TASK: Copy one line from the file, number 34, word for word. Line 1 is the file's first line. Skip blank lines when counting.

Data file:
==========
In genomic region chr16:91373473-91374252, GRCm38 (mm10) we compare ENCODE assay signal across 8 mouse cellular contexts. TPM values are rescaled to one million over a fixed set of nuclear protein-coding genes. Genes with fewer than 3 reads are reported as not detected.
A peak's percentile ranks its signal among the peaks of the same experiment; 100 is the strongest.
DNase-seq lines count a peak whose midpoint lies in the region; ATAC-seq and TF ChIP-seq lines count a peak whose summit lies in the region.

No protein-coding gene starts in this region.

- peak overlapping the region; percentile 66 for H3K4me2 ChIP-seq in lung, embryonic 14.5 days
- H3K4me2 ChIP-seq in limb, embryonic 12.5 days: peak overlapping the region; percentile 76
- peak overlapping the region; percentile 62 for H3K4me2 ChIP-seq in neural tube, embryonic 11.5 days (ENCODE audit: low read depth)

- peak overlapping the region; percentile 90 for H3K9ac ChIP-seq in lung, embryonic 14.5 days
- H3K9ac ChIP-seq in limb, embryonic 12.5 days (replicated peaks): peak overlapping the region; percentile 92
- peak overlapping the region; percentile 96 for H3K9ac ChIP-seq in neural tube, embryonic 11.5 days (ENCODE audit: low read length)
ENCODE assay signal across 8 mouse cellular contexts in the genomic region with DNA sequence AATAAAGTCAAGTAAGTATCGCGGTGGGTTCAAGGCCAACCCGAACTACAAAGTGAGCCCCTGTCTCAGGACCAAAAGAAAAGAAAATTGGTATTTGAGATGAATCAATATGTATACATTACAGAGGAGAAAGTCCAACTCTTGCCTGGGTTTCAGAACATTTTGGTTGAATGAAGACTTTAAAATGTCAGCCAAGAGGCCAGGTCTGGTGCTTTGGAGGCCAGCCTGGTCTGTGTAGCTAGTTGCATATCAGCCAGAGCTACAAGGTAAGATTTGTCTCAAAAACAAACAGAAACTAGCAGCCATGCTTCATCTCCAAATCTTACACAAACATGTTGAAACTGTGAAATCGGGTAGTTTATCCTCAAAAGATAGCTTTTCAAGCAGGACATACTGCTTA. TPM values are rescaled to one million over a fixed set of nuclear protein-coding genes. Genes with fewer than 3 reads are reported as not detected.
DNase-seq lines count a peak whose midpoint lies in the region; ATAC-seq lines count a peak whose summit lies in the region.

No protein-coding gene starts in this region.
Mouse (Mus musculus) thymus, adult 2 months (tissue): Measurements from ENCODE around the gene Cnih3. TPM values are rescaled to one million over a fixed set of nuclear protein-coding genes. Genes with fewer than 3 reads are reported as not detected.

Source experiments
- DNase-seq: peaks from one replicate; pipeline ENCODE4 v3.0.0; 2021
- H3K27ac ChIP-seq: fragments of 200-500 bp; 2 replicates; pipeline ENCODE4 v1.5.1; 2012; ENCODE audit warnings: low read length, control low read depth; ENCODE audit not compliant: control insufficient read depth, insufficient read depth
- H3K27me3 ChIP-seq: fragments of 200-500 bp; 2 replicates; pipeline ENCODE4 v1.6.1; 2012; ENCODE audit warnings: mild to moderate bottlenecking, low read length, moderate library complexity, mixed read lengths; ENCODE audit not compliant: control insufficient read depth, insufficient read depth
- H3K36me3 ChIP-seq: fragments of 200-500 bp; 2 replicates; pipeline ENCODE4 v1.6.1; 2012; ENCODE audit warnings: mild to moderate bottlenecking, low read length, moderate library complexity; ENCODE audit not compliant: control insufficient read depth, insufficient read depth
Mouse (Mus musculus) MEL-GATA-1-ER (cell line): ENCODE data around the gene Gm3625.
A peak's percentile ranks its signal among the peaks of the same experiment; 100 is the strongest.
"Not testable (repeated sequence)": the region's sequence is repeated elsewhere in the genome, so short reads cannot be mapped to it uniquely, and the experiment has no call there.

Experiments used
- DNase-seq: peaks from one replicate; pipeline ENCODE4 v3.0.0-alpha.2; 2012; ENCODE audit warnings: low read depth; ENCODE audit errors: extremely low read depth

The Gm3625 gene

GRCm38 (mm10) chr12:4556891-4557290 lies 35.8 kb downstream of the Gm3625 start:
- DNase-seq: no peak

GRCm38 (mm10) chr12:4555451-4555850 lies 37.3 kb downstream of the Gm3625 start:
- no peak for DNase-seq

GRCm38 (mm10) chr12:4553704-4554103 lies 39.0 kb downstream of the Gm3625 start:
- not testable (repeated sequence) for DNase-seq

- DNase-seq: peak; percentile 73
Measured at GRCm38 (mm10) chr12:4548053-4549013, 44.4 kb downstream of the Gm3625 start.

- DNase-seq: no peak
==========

- DNase-seq: no peak